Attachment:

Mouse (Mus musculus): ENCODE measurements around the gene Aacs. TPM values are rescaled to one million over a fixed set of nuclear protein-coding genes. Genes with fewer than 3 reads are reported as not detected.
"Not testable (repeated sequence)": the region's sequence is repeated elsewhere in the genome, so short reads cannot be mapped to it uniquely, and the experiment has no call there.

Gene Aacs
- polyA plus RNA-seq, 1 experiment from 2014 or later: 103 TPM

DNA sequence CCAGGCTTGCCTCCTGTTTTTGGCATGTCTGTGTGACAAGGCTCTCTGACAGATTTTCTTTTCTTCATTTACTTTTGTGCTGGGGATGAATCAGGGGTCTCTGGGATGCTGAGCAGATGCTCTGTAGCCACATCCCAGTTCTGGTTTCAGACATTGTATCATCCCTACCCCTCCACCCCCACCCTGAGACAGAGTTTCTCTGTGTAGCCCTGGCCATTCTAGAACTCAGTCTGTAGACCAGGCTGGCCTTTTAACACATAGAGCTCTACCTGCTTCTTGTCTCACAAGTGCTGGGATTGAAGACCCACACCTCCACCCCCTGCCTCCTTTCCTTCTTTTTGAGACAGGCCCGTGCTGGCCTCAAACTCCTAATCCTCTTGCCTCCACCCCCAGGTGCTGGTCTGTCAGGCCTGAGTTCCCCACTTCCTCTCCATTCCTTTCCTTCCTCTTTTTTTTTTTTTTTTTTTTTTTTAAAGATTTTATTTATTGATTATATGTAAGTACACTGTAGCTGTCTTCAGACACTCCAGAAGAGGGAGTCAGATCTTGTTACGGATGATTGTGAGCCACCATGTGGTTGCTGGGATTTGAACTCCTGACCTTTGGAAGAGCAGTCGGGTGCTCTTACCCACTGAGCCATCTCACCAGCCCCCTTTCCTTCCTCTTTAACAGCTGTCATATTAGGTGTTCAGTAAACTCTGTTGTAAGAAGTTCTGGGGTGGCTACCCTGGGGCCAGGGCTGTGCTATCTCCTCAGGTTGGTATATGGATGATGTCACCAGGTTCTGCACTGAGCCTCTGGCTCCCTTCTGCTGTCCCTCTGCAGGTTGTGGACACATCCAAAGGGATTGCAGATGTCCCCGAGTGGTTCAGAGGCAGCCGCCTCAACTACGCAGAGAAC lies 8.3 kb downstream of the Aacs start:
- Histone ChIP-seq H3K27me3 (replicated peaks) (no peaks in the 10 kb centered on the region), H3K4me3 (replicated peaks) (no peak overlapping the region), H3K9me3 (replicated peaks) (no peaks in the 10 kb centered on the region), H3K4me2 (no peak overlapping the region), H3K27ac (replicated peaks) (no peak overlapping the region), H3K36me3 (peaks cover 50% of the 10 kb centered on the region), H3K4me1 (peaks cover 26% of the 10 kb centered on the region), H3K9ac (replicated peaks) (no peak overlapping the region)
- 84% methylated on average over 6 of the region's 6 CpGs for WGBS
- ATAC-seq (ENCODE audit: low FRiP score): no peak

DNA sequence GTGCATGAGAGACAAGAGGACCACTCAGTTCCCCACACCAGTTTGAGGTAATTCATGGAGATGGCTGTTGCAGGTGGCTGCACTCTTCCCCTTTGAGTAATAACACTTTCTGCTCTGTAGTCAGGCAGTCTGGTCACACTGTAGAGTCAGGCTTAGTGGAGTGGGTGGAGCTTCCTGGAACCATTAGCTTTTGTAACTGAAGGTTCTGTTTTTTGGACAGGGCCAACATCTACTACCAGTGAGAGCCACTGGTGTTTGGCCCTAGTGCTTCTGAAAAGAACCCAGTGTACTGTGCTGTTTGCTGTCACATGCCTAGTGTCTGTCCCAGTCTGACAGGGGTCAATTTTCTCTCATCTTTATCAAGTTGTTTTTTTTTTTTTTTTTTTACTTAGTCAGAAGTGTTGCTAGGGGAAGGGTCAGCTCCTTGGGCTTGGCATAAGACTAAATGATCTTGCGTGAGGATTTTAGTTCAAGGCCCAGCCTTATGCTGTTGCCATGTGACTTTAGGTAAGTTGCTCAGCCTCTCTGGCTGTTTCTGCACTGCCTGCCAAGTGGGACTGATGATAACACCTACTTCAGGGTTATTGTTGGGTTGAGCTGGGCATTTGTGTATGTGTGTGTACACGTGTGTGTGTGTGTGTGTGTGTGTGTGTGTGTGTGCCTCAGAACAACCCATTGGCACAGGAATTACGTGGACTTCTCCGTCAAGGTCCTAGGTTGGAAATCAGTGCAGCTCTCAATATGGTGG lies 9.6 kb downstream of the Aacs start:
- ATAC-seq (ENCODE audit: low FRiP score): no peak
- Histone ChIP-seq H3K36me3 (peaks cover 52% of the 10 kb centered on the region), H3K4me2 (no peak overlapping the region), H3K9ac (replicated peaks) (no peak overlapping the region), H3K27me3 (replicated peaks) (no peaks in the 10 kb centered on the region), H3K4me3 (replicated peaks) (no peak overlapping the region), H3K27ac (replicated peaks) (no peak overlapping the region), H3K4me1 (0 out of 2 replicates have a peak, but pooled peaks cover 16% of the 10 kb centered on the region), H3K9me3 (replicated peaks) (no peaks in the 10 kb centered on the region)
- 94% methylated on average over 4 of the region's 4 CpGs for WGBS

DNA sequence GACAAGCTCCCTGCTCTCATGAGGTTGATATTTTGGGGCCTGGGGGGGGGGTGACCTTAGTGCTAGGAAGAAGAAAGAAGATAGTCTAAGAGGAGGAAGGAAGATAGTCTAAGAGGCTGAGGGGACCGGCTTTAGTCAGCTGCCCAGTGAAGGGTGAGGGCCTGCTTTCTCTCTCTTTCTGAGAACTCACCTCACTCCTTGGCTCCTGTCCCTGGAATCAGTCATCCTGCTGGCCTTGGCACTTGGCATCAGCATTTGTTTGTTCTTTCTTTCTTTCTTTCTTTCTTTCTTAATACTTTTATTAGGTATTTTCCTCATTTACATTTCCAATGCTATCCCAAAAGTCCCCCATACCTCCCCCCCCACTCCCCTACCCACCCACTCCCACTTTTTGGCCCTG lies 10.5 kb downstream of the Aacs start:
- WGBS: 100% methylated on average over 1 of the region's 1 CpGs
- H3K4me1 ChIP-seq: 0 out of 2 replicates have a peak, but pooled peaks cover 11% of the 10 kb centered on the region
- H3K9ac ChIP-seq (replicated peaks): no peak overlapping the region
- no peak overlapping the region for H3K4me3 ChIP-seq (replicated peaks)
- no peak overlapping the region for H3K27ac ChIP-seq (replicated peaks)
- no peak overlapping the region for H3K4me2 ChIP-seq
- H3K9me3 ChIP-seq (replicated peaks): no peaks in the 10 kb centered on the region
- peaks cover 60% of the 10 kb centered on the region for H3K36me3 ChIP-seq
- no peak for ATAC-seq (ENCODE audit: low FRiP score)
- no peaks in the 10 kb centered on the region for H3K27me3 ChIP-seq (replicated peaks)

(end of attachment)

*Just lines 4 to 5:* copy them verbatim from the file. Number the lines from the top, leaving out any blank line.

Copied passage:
- polyA plus RNA-seq, 1 experiment from 2014 or later: 103 TPM

DNA sequence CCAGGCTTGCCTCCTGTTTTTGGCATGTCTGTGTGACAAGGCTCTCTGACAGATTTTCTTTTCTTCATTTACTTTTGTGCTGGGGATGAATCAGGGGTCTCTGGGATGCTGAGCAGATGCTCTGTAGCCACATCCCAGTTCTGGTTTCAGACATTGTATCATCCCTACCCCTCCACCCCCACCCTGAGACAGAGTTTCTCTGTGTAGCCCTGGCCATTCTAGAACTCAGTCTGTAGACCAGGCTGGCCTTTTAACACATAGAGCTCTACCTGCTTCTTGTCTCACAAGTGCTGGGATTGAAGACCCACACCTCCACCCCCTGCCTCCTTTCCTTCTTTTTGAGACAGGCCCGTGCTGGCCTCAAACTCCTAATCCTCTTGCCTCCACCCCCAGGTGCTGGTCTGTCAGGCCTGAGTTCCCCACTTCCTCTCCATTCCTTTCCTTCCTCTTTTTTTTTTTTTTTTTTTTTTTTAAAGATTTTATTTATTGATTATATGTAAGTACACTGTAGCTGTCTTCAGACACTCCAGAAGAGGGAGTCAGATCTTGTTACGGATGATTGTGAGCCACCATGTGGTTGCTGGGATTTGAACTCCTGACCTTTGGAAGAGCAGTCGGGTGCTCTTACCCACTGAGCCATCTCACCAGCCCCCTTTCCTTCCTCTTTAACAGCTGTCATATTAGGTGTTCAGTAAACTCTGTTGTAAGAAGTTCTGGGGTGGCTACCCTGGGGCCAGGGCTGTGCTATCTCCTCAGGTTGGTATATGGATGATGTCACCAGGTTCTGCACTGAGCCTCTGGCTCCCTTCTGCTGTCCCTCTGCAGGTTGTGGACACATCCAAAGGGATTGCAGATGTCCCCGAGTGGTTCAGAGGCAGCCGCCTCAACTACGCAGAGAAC lies 8.3 kb downstream of the Aacs start: